Neptune is located in Aquarius and is joined by Venus. On Feb. 14, Venus and Neptune are less than one degree apart. Neptune will be northwest of Venus, binoculars and dark skies will help to locate it. The Moon passes south of Neptune on Feb. 21.
Uranus is located in southern Aries with the Moon passing just north on Feb. 25. Mercury is low in the southeast before dawn at magnitude -0.1 near eastern Sagittarius. On Feb. 1 Mercury is four degrees high before sunrise. A week later it is 1.5 degrees high an hour before sunrise. By Feb. 14, it brightens to magnitude -0.2 and is visible 45 minutes before sunrise.
The waning crescent Moon joins Mercury, which is on the upper left of the Moon, 30 minutes before sunrise. In early February, Saturn is visible in the west for less than an hour after sunset. It fades from the evening sky and will be visible next month in the morning sky.
We also have a special visitor in our evening sky in February. Comet C/2022 E3 (ZTF) will be closest to Earth on Feb. 2 and might be our brightest comet of the year. On Feb. 10, face west and look for Orion, the Hunter. Bright red, orange Mars is to the right of Orion. The comet will be just above Mars, binoculars work best.
South – Look for the three stars in a line, which make up the belt of Orion, the Hunter. The bright red-orange star up and to the left of the belt is Betelgeuse. The bright blue-white star down and to the right of the belt is Rigel. Draw a line down from the belt to the brightest star, Sirius the Dog Star. Draw a line up from the belt to a red, orange star, Aldebaran, which is the eye of Taurus, the Bull. The sideways V shape is the face of Taurus. Above Taurus, the small cluster of stars is the Pleiades or Seven Sisters. Making a counterclockwise loop from the Pleiades, the next bright star is Capella. Continuing down, the two stars you see are Gemini, the Twins.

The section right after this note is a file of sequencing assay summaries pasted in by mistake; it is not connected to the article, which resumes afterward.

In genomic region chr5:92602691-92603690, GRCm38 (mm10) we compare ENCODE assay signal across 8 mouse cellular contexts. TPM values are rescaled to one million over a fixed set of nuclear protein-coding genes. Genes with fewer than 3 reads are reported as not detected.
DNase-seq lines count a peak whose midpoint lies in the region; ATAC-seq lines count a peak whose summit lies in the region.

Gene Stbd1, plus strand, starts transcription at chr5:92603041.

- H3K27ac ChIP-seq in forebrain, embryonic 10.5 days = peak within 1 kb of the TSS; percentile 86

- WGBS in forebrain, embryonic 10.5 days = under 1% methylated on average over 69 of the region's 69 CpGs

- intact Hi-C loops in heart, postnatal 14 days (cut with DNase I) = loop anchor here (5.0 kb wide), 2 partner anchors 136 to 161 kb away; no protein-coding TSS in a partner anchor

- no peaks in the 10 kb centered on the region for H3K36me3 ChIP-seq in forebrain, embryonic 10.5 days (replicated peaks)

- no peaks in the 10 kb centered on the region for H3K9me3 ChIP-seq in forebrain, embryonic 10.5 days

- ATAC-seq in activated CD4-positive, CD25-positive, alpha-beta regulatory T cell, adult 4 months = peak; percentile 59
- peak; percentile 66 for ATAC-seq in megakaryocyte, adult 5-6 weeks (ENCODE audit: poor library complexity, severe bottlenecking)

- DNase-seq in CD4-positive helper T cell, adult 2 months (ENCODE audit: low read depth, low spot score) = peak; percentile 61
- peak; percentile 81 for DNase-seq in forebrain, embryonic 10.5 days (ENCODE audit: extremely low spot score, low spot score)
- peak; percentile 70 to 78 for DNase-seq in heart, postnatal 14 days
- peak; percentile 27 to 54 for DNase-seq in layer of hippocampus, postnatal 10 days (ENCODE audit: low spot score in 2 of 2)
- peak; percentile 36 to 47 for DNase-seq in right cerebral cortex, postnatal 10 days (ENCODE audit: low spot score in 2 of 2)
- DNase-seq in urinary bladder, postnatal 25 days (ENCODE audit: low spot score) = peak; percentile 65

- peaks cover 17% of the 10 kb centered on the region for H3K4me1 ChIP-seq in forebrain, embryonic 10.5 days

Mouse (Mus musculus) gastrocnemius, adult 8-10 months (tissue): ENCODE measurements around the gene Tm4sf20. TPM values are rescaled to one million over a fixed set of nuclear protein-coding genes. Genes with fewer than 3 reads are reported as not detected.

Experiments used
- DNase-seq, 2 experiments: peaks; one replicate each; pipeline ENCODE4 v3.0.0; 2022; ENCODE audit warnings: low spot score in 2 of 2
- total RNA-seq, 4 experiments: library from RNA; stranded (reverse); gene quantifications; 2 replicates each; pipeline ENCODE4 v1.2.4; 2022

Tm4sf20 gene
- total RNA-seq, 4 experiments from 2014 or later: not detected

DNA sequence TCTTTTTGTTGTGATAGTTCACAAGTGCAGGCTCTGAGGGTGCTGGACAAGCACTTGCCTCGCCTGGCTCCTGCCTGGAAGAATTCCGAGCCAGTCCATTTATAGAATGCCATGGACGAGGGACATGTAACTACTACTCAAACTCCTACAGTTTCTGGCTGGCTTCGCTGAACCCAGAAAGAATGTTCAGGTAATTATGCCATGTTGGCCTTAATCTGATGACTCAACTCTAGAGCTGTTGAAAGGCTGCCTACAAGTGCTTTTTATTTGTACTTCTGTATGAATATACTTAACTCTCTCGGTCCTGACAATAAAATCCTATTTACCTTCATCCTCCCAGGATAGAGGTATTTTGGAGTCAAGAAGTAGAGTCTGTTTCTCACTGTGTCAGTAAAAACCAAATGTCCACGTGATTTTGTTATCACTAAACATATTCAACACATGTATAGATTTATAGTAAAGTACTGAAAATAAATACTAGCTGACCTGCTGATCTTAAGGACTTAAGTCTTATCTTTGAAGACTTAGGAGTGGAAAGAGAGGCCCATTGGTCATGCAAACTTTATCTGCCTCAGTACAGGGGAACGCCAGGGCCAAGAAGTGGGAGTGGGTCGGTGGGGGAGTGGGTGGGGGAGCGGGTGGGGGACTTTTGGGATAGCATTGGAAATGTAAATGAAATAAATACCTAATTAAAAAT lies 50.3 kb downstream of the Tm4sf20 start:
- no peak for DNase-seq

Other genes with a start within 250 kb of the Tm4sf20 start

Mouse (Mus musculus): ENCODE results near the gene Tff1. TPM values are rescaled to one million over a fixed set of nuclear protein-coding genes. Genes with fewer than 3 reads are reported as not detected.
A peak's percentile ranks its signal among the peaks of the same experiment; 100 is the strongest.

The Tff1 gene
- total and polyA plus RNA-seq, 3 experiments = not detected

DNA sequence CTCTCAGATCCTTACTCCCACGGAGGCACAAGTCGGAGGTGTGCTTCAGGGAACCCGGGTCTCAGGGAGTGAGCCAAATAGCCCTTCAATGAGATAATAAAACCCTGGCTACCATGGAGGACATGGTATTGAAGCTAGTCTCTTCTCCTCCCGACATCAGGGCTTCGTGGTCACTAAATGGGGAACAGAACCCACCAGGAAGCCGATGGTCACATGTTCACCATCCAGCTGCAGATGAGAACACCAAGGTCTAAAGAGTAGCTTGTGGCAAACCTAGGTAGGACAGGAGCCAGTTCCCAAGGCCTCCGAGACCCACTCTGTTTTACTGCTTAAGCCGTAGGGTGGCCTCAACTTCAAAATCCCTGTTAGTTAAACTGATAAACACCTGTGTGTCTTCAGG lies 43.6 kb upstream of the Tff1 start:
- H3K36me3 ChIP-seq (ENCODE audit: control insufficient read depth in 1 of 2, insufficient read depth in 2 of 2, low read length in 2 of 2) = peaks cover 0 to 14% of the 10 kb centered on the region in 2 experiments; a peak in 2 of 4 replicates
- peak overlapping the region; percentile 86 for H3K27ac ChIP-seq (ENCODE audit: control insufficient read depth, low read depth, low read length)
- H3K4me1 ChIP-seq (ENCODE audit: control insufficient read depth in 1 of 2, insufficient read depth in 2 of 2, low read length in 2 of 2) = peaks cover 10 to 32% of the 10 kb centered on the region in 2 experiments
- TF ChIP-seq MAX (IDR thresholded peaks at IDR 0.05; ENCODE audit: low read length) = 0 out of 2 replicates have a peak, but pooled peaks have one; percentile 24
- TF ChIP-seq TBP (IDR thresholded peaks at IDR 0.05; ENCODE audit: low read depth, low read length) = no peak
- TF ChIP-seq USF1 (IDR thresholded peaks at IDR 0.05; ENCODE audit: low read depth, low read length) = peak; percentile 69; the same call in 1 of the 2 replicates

North – The Big Dipper is swinging up on its handle. Following the two stars at the end of the cup to the next bright star, is Polaris, or the North Star. The constellation Cassiopeia is to the left of Polaris and resembles a sideways letter ‘M”.
East – Head back to the cup of the Big Dipper. Locate the flat part of the cup. Look to the right for the shape of a backwards question mark. This is the head of Leo, the Lion.
Binocular highlights – When facing north, locate the “M” shape of Cassiopeia. From the bottom point of the “M” shape, scan slowly up to the left. You will see a fuzzy circular shape. That is the Andromeda Galaxy. From the top point of the “M”, scan up slightly. You will come upon the Double Cluster in Perseus. High overhead, you will see the small cluster of stars, the Pleiades or the Seven Sisters. The Pleiades is a beautiful open star cluster. Head to Orion, the Hunter. Scan below the three stars of Orion’s belt. You will see fuzzy area with bright stars. This is the Orion Nebula, a hydrogen gas cloud where new stars are forming. For a challenge, scan between Leo and Gemini. There you will find the Beehive Star Cluster.
For further night sky details, maps and audio, visit my website www.starrytrails.com.
Visit Hoover Price Planetarium
Visit www.mckinleymuseum.org, for show dates and times! Planetarium shows are free with Museum admission. The Planetarium is located inside the McKinley Presidential Library & Museum, 800 McKinley Monument Drive NW, in Canton. For more information, call the Museum at 330-455-7043.